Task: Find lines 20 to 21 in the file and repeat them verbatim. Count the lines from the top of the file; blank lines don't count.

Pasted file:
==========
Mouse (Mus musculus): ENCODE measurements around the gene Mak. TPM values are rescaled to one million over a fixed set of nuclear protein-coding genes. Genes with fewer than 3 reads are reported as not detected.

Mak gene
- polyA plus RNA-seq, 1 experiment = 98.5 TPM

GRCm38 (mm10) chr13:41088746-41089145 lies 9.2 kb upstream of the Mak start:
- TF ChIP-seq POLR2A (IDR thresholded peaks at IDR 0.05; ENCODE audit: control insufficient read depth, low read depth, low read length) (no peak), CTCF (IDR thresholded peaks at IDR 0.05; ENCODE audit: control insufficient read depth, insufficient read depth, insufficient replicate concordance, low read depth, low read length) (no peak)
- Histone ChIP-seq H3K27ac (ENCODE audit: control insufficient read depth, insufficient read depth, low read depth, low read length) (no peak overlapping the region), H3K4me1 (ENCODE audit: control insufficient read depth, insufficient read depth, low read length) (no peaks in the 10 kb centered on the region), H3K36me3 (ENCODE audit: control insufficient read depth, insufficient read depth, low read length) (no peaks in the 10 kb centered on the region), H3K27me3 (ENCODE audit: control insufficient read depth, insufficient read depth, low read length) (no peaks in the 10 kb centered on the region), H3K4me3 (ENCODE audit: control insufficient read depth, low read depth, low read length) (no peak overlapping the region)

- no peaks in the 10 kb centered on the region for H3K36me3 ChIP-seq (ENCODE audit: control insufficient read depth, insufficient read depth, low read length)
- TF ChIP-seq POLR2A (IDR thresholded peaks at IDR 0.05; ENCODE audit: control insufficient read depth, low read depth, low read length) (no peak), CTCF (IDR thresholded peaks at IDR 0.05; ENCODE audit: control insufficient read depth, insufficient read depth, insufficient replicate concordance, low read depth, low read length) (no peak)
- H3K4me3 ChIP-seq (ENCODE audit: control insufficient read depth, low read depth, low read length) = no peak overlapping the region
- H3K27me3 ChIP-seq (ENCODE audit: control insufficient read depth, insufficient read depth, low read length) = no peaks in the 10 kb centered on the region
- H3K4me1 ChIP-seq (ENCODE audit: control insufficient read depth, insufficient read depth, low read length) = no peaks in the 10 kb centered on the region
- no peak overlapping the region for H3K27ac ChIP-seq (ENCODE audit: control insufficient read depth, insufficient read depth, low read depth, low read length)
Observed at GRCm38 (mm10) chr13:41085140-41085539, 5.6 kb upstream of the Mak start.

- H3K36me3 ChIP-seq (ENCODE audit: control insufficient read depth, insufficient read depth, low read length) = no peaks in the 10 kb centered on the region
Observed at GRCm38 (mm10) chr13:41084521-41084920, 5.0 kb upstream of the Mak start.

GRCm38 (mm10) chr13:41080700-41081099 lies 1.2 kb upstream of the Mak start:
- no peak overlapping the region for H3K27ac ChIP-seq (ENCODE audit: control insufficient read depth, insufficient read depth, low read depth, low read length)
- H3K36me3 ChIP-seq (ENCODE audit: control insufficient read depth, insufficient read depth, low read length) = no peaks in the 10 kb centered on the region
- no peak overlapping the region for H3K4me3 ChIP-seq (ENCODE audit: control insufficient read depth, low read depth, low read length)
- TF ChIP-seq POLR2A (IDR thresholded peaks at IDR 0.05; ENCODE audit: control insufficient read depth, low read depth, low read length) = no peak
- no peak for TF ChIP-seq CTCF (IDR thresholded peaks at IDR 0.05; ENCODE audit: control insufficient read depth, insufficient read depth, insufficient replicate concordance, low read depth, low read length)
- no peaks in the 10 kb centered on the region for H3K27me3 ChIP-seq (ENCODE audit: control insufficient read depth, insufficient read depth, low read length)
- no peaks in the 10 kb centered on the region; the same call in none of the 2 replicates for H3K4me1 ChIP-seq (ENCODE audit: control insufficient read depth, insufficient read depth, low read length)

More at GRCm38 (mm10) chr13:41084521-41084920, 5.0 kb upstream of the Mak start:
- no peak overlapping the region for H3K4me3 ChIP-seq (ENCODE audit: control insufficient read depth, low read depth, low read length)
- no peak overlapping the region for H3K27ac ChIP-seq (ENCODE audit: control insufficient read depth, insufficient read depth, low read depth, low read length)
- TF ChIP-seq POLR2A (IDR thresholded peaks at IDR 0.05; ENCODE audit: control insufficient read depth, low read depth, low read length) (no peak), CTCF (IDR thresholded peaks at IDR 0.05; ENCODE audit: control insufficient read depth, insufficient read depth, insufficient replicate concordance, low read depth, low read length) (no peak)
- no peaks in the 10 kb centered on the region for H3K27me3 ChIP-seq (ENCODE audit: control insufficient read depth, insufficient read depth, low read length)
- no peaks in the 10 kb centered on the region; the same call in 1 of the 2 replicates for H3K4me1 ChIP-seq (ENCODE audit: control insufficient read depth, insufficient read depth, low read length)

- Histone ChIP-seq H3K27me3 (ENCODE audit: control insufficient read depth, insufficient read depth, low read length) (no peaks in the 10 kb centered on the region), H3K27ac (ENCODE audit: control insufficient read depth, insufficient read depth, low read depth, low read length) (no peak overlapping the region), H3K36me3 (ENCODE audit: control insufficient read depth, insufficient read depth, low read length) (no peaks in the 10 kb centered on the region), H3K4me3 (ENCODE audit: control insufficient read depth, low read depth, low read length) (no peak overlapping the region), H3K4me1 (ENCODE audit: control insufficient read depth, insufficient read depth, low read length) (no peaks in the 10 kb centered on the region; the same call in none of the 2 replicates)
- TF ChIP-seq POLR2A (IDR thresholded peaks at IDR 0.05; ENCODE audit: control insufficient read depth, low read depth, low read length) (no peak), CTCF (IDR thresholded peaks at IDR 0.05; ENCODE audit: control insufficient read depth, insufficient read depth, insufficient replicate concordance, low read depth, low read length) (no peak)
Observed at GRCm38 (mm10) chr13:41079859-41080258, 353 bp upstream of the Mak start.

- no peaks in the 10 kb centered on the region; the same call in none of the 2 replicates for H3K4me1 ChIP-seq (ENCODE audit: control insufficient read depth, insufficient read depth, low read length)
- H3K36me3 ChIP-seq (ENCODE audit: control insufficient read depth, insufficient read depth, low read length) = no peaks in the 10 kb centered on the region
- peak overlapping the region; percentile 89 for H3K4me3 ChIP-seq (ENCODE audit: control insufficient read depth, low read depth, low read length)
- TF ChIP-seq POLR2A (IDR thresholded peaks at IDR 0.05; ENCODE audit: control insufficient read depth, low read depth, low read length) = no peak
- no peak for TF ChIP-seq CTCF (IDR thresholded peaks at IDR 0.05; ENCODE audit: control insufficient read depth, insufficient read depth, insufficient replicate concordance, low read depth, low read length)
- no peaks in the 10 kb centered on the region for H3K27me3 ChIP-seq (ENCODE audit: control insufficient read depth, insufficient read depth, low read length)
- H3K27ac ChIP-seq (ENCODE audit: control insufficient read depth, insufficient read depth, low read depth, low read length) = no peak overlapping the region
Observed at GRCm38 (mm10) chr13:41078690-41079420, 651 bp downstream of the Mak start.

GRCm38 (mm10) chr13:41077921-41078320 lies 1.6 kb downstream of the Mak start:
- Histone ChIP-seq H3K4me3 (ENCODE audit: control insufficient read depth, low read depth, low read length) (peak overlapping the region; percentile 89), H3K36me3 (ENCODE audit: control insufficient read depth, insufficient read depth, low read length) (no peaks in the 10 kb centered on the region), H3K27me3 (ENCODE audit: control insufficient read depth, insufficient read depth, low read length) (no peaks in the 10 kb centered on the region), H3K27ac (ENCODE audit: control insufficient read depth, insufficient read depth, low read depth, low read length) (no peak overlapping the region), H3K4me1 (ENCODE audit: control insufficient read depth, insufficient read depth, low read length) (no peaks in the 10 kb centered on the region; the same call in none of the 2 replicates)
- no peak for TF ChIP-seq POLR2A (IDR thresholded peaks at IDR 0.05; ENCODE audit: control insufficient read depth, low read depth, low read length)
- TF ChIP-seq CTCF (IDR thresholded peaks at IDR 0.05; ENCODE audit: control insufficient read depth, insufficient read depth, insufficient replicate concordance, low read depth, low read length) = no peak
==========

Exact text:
- TF ChIP-seq POLR2A (IDR thresholded peaks at IDR 0.05; ENCODE audit: control insufficient read depth, low read depth, low read length) = no peak
- no peak for TF ChIP-seq CTCF (IDR thresholded peaks at IDR 0.05; ENCODE audit: control insufficient read depth, insufficient read depth, insufficient replicate concordance, low read depth, low read length)